We have been going to a small speech group once a week for about 9 months (could be longer). I love it! It's Hazel and another little girl. I thought that the group was small at first but the dynamic is perfect. Hazel is very difficult to convince that she should do what we want her to do. It's still often a struggle to get her to sit and focus on one activity for any length of time. She really is a 2 year old. I like that the session encourages interaction between the 2 girls.
DISCLAIMER: I hesitate to give advice on therapy. Every child is different and learns in different ways. I am NOT a SLP (Speech & Language Pathologist). All of this is MY OPINION. I do not claim to be a professional, nor do I know what is best for your children. I know that this works for Hazel and only Hazel. However, I offer this information as a suggestion or an idea that you may want to approach your SLP about. It may work for others, like it works for Hazel. Please seek the advice of a qualified therapist to see if this idea may work for you.
3 reasons why I love our small speech group:
1. Teaches Effective Communication Skills
Teaches turn taking, simple exchanges and eye-contact. In the one-on-one sessions, Hazel's attention span was extremely short and she would lose focus and interest quickly. If it's not her idea, it's not a good idea. Oh...Hazel...sigh. She knows what she likes and she like to be free and not to be told what to do (If only I knew where she got it from?)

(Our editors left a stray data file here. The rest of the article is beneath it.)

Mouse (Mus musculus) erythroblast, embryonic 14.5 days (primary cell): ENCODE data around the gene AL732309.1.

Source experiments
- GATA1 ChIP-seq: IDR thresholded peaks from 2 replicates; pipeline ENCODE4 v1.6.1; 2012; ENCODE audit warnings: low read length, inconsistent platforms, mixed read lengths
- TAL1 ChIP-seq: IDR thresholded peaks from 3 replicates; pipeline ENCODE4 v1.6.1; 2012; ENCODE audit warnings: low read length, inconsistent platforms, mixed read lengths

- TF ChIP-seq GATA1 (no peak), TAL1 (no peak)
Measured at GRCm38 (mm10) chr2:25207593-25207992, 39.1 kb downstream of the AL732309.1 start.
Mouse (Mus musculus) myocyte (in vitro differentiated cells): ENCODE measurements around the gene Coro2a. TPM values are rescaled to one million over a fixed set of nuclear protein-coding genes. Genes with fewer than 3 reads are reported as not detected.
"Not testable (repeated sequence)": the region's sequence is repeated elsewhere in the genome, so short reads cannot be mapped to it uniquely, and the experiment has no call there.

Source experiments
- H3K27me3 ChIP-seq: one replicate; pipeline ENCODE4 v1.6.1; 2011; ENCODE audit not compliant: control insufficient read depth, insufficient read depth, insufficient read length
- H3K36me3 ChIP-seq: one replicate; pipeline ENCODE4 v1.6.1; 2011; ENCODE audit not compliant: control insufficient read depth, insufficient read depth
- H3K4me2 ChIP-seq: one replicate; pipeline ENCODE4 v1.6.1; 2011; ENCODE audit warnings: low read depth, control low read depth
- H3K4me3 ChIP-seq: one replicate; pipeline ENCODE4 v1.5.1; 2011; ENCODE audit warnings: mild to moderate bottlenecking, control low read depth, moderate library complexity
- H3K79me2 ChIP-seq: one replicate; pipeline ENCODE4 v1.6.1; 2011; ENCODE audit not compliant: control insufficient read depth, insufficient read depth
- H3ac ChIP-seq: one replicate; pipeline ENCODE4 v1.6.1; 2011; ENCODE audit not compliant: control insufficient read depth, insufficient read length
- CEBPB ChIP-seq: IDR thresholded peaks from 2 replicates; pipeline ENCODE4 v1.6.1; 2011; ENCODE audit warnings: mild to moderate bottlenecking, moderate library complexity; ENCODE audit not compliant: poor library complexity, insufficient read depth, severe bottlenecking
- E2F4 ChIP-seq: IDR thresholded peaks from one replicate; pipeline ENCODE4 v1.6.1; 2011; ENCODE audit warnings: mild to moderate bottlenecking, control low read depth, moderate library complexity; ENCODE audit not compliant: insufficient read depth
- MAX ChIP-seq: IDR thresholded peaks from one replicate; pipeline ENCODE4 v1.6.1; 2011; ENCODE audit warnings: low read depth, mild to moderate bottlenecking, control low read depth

Sometimes our only saving grace is that she wants the therapist to see her and notice her so she is always trying to repeat her words or actions to get her attention. When she ignores Hazel and works with the other child, Hazel will be repeating what she is doing/saying.
2. Social Interaction
The 2 girls are often in an exchanges with each other. The are taking turns with the activity the therapist presents. They hold each others hands and sing songs. They take turns doing more physical activities (like going down a slide). Overall, it walks them through a solid model for effective communication. They are learning how to play together.
3. Focus on Individual Needs
Having only the 2 girls works out well. They are both at different levels of speech and they push each other to grow and learn. Hazel does not do well in unstructured, crowded places. For her, 1 other little girl is plenty enough to pay attention to (and that is often a challenge). I find that the Speech Path has enough time to address each child's needs. She can tailor activities to pull on each of the girls strengths. She can spend time working with them one-on-one to encourage better speech practices.
Hope this helps someone out there!!! As a teacher I am thrilled with the dynamic of the group. The kids get all the attention they need in such a small group.
As usual, you are welcomed and encouraged to share any of the activities that you do to promote language development with your little ones! Leave a comment!!